Today we opened our catechesis as we read from the Book of Kings which spoke of an incident from ancient times which is related to the Gospel story of the multiplication of the loaves and fish. This type of miracle has happened many times in history. I’ve heard a simple story out of Detroit where Fr. Solanus had taken a truck of food for a needy group somewhere in Wayne County. They know there was not enough in the truck to go around. Or so they thought. Their concerns were unfounded as the truck seemed to supply more that it could hold.
It was a good reading , but if they had asked me, I would have actually chosen a different first reading to start this teaching. It was actually part of the recent weekday masses from Exodus as the Israelites left Egypt. The very first Passover meal took place on the night before they left and that meal was actually the first pre-figuring of the Eucharist. That is, it pointed to a future event. The spotless paschal lamb was slaughtered and then eaten. And that Passover Meal was celebrated, with its new meaning, by Jesus with his disciples, at the last supper on the night before he died.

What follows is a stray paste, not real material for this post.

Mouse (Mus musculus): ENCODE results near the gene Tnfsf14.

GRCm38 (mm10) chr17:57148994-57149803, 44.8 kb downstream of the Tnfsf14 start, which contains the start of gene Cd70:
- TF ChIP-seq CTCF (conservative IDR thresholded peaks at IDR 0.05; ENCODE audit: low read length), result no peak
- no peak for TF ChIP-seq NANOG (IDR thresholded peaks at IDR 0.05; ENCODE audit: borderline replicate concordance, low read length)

In the new meaning, Jesus becomes the sacrificial lamb. The Lamb of God, who freely chose ….to shed His blood for the life of the world.
Then in the Gospel, we have Jesus feeding the multitude with the miraculous multiplication of loaves and fishes. Note the details. He had the disciples direct the people to recline . The food was distributed to the crowd. There were leftovers. They weren’t thrown away.
What’s the significance for us? Well, in that setting at the Sea of Galilee, it was something like a mass, in an outdoor church. The people sat in groups and received their food. The leftovers were saved. Nothing would be wasted.
At our mass today, there will be leftovers. And this is where the Catholic view of Eucharist differs from the Anglican or Episcopalian Church. We don’t dispose of them, we actually do something with them. We adore it. We put them into a ciborium, in our tabernacle, or in a monstrance as we do in our Adoration Chapel. And its presence among us is the Real Presence of Christ among us. It’s what makes every Catholic Church a literal House of God.
I think it will be an interesting study, and again, our purpose is to increase our faith, to come to a greater realization of what’s actually happening here. It’s a great miracle but I feel as if it’s taken for granted by many Catholics. I feel as if it’s not really appreciated for what it truly is; Jesus, giving himself to us as spiritual food, and doing so as a sacrificial offering to the Father.
It’s my desire that all of us will believe, with our whole being, that Jesus is really present before us, when I say, Behold the Lamb of God. Behold him who takes away the sins of the World.